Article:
For those of you who aren't familiar with new holidays, this Friday, Sept. 19th is International Talk Like A Pirate Day. I've been celebrating this day for many years, and I figured this would be a fun theme to color around this week. And the first thing any good pirate needs is a treasure map.
Coloring Old Paper
Old, weathered pirate maps usually are yellowed with age, grayed from the damp and mildew, faded from the harsh Caribbean sun, and generally ill-treated.
When coloring any shape I tend to start with the largest, light areas and layer from there. You can always add details, but in general work large to small, light to dark. In this case, the paper underlies any other colors on the page, so everything gets toned an old yellow. For my base color I used E41, a pale brown, then added the YR31 for the stronger yellowing at the edges and creases. this doesn't have to be perfect because it will all get faded later.
Next I add the colors on the map, since all the fading from the sun, mildew, and burns came after the map was drawn. I'm sticking to really pale colors from each family since we want the final hint of color, but nothing overwhelming. Again, it doesn't need to be perfect since we will be fading this whole sheet of paper still. The only color that is strong is the red, since the X is the most important element on the whole map.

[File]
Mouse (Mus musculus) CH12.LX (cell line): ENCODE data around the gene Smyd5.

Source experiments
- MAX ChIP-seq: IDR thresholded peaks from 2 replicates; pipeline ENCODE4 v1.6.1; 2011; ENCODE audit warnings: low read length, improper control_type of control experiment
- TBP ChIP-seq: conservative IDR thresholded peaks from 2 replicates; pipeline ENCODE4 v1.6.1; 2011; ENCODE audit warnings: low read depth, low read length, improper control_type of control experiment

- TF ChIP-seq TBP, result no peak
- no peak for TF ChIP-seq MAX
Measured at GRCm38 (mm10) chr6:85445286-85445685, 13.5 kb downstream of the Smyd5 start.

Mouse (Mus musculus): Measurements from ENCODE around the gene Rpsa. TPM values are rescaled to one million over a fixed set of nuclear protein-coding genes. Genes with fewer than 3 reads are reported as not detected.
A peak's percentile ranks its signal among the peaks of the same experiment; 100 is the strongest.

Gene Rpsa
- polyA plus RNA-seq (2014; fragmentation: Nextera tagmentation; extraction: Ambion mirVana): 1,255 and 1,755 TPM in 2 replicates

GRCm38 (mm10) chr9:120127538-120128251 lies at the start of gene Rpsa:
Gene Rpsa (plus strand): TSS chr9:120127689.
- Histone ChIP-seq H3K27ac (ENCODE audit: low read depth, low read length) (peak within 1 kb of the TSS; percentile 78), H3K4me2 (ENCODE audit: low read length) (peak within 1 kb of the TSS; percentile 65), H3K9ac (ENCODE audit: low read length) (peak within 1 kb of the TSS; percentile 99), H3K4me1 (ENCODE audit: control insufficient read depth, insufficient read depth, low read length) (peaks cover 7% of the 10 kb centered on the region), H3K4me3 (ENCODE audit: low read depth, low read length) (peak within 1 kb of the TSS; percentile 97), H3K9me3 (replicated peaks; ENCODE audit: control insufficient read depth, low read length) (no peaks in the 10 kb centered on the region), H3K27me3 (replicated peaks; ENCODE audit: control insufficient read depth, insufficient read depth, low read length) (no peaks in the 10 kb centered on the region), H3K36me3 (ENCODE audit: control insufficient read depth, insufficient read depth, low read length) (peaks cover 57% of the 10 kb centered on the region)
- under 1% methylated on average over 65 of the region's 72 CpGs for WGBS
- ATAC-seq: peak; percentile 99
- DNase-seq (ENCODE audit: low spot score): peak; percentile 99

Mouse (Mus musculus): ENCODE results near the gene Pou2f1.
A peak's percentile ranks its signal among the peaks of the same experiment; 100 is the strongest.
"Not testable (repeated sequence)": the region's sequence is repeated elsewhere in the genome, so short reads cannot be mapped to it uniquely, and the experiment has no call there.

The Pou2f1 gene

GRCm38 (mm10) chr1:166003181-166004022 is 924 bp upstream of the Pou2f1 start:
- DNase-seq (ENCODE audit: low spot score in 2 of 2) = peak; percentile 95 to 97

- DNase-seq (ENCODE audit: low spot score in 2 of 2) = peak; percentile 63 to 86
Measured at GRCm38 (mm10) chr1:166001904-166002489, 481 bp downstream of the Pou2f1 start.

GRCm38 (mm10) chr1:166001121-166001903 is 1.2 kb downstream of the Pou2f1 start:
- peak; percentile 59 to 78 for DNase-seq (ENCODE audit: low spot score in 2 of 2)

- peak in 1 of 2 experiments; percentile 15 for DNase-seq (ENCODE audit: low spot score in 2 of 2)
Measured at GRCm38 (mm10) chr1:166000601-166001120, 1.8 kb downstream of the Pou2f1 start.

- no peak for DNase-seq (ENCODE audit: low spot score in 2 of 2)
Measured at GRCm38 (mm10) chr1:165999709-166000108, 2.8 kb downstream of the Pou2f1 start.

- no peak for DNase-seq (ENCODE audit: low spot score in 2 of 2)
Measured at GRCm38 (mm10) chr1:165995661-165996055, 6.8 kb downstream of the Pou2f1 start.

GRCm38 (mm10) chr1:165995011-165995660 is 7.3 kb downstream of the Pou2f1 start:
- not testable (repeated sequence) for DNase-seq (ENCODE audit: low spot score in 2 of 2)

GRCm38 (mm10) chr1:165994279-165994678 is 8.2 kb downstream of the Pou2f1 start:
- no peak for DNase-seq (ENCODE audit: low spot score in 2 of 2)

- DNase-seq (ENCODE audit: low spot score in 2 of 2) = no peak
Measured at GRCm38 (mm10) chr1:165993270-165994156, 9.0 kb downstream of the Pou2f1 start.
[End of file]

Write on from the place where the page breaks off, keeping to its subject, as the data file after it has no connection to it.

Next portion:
Faded from the Sun
Now we can fade all the colors with our colorless blender. I'm carefully fading each color area distinctly, so I fade all the water first, pushing the colors towards the land. Then I fade the land, mountains, etc. Last I go back and unevenly leave blotches with the blender marker to add texture to the paper. All the colors I added in the last step wash into the faded yellow of the paper now, and they don't look so harsh.
I picked a light source that allowed my red X to be on a lighter side of the paper, so the light is coming from the right. Because my paper is a warm color I'm adding shadows with my warm grays. I also know that my base colors end in 1, so for a gray to show up it needs to be higher than a value of 1, so I chose W3. The fold opposite my sun is shadowed and also the table surface the map is resting on. notice how I kept the shadows stronger at the edges to accent the other fading and weathering.
For my final area I waned to simulate faded, burned edges, and what better to show burns than by adding actual charcoal? Notice I saved this for last, since charcoal would clog my marker tips if I used it sooner. A bonus of using something besides marker for the last detail is that I can use an eraser on charcoal areas I need to clean up, but the eraser won't erase my base marker colors underneath (you'll want to protect the charcoal once you're done). Now my map looks old, weathered, shadowed, and burned. Have a swashbuckling day! Image: Drawn with 0.3mm Multiliner Paper: Color Laser Copier Paper Other: Charcoal